Are you unsure about who you will vote for in next Tuesday's election? Here are some websites that can help.
Your Local Newspaper
While the presidential race gets most of the attention, there will be other elections on the ballot. All House members and 33 senators are up for re-election. Depending on your state, you may also have state or local races, or referendums on the ballot. Your local newspaper should have a sample ballot so you will know what you are voting on before you reach the polling location. Local newspapers are also a good source for finding your polling location.
The best place to go to find where a candidate stands on the issues is their own website. Below are the websites for the presidential candidates.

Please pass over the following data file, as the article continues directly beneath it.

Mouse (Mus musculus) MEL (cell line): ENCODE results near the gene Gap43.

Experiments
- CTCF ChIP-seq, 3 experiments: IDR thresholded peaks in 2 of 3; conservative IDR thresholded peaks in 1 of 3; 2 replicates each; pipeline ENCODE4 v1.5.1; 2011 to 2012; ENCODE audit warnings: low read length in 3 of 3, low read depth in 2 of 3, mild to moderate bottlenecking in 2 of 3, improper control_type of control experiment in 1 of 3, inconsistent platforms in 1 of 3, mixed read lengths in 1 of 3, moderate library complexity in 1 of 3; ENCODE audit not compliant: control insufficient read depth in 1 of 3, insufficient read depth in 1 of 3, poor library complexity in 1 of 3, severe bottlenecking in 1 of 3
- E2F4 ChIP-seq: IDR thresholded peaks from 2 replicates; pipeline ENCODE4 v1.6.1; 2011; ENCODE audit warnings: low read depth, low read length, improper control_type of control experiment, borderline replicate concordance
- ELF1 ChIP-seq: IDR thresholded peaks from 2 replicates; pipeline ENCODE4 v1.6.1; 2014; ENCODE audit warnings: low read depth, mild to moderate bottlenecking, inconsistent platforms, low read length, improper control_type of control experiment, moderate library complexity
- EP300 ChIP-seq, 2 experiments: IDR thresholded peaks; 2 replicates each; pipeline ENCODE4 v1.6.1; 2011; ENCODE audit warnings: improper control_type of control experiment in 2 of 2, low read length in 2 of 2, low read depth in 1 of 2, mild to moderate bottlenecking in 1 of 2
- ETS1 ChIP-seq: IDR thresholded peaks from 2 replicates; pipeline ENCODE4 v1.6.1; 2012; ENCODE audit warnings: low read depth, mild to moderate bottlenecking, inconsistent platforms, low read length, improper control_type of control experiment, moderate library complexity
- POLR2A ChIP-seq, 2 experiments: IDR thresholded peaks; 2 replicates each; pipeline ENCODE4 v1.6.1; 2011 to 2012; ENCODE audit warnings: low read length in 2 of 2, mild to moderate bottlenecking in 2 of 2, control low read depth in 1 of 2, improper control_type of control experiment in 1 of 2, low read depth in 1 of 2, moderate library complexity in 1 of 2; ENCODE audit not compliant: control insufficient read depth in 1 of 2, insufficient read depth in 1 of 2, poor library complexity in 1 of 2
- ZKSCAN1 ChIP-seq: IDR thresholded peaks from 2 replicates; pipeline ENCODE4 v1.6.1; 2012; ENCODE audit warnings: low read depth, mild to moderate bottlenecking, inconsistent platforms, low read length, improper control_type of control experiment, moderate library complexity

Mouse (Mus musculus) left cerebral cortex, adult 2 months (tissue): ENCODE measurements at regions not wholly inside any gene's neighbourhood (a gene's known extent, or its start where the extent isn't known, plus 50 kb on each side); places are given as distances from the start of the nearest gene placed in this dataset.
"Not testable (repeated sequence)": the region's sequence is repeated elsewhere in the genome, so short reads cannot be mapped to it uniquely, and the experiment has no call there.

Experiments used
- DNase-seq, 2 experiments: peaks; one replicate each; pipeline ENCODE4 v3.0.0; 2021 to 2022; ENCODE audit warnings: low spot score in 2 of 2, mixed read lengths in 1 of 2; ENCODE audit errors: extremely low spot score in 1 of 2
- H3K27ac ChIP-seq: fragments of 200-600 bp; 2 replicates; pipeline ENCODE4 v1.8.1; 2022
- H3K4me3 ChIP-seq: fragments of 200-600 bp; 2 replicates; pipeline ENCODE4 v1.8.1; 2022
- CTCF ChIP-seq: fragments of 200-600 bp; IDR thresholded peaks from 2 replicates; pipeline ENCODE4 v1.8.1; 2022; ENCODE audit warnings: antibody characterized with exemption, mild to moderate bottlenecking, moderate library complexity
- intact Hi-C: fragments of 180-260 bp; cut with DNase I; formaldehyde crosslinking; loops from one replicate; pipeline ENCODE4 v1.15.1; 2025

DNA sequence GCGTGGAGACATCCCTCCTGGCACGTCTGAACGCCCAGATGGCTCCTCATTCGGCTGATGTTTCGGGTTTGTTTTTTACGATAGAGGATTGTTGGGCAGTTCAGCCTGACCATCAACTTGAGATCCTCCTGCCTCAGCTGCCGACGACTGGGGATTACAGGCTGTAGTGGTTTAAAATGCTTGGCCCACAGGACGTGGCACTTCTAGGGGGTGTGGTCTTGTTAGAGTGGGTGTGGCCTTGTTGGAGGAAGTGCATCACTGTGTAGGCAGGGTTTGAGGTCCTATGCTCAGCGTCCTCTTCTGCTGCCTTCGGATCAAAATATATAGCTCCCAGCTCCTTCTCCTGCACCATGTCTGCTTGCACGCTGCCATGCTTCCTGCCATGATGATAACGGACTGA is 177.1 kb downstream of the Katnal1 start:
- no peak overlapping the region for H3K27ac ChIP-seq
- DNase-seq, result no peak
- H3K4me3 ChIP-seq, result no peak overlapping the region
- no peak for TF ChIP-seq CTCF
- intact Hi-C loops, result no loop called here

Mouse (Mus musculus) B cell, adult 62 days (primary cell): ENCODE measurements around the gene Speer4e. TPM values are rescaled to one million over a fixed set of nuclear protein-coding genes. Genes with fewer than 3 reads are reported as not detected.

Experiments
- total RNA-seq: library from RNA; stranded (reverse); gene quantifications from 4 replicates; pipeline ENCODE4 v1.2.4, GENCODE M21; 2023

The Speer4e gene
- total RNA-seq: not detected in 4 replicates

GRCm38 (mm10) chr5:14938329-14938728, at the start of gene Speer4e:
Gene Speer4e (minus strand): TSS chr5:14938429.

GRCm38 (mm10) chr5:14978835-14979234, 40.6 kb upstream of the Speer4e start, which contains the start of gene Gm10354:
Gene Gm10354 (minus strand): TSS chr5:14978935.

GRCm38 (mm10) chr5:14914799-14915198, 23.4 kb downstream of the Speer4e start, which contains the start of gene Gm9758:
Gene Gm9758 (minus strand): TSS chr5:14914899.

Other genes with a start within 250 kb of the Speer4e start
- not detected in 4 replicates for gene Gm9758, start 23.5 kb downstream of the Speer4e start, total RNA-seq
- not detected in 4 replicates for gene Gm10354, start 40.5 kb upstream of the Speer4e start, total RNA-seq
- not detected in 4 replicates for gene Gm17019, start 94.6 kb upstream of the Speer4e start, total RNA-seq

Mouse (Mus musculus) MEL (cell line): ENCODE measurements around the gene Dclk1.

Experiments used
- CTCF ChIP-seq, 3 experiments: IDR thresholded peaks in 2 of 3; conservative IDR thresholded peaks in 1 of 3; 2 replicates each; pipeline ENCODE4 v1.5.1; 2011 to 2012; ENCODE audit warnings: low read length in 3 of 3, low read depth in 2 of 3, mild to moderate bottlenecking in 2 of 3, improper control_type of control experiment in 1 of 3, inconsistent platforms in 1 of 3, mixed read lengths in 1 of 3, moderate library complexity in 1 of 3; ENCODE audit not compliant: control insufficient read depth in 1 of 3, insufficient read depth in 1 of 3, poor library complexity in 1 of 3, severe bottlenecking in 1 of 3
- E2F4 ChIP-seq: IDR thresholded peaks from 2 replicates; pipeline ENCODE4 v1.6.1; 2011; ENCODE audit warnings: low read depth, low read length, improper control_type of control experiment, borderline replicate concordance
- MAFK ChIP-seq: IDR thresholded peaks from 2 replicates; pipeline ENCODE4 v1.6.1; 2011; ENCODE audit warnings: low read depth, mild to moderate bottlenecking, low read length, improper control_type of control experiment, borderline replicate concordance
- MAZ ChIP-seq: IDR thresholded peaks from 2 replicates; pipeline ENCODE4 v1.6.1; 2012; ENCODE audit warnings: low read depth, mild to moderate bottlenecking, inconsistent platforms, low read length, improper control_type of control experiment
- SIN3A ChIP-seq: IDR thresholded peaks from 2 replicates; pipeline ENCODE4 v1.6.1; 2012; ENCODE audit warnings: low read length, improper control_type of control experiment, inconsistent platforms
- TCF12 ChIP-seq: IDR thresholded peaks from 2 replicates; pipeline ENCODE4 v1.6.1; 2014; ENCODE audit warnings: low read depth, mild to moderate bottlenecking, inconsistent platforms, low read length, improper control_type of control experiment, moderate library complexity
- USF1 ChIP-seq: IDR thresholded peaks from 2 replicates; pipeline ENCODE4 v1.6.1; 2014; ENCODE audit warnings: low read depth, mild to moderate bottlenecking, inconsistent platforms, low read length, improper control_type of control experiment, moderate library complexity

Several websites are now devoted to fact checking what candidates say. Keep in mind that these fact checkers also have their own biases, but having reporters devoted to finding the truth is a valuable service. The most well-known fact checkers are FactCheck.org, PolitiFact.com and The Washington Post's "The Fact Checker."
"Who Should I Vote For?" Quizzes
There are a host of websites that will tell you how close you are to a candidate on the issues based upon how you answer a series of questions. Keep in mind that all of these contain their own biases, so it is wise to use several. Two of these are ElectNext.com and The Wall Street Journal's Vote Compass.
Information About the Candidates
CNN's "Election Center" has a good summary of the two major party candidates. You can find short biographies, campaign spending information, and issue stances.
The Christian Post also ran a series of articles on where the candidates stand on a range of issues, which can be found here: abortion, education, immigration, religious freedom, jobs and the economy, health care, and taxes, deficits and the federal budget.